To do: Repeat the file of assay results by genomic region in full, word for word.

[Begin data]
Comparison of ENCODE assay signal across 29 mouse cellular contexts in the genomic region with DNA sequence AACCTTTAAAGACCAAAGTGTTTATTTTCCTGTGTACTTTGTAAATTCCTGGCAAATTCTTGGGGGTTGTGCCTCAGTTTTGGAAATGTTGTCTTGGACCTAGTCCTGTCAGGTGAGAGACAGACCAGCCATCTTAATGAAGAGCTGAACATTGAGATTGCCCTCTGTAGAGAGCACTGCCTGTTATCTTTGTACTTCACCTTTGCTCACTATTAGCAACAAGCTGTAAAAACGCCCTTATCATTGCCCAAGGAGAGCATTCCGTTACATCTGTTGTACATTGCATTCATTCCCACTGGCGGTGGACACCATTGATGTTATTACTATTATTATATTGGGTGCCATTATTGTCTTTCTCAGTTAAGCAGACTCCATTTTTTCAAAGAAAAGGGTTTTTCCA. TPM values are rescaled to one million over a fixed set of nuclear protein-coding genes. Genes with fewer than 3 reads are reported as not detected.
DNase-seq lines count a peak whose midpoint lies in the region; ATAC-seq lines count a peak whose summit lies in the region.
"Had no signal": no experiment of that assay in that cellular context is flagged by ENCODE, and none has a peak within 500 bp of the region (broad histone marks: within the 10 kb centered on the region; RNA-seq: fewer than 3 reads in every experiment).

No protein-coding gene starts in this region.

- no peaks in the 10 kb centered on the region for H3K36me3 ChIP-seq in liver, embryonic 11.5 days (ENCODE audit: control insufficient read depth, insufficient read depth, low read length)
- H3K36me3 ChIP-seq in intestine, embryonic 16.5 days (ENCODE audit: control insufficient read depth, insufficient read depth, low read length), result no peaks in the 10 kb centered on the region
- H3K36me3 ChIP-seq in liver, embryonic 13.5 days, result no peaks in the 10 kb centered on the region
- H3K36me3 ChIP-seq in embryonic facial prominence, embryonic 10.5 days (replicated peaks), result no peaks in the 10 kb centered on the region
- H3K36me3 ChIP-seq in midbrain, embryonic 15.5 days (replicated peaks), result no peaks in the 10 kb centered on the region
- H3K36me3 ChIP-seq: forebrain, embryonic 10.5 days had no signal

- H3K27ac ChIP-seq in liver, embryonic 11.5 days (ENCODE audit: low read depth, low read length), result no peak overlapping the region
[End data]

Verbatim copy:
Comparison of ENCODE assay signal across 29 mouse cellular contexts in the genomic region with DNA sequence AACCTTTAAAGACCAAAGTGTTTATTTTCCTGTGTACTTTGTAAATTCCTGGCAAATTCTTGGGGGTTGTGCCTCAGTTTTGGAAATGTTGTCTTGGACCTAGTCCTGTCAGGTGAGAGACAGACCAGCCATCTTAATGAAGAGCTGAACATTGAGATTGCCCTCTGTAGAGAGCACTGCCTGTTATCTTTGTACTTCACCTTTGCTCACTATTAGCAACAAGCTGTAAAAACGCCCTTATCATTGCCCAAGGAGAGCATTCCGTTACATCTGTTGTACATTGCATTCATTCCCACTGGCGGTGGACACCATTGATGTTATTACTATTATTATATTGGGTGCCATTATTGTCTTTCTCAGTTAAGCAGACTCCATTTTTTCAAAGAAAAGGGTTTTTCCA. TPM values are rescaled to one million over a fixed set of nuclear protein-coding genes. Genes with fewer than 3 reads are reported as not detected.
DNase-seq lines count a peak whose midpoint lies in the region; ATAC-seq lines count a peak whose summit lies in the region.
"Had no signal": no experiment of that assay in that cellular context is flagged by ENCODE, and none has a peak within 500 bp of the region (broad histone marks: within the 10 kb centered on the region; RNA-seq: fewer than 3 reads in every experiment).

No protein-coding gene starts in this region.

- no peaks in the 10 kb centered on the region for H3K36me3 ChIP-seq in liver, embryonic 11.5 days (ENCODE audit: control insufficient read depth, insufficient read depth, low read length)
- H3K36me3 ChIP-seq in intestine, embryonic 16.5 days (ENCODE audit: control insufficient read depth, insufficient read depth, low read length), result no peaks in the 10 kb centered on the region
- H3K36me3 ChIP-seq in liver, embryonic 13.5 days, result no peaks in the 10 kb centered on the region
- H3K36me3 ChIP-seq in embryonic facial prominence, embryonic 10.5 days (replicated peaks), result no peaks in the 10 kb centered on the region
- H3K36me3 ChIP-seq in midbrain, embryonic 15.5 days (replicated peaks), result no peaks in the 10 kb centered on the region
- H3K36me3 ChIP-seq: forebrain, embryonic 10.5 days had no signal

- H3K27ac ChIP-seq in liver, embryonic 11.5 days (ENCODE audit: low read depth, low read length), result no peak overlapping the region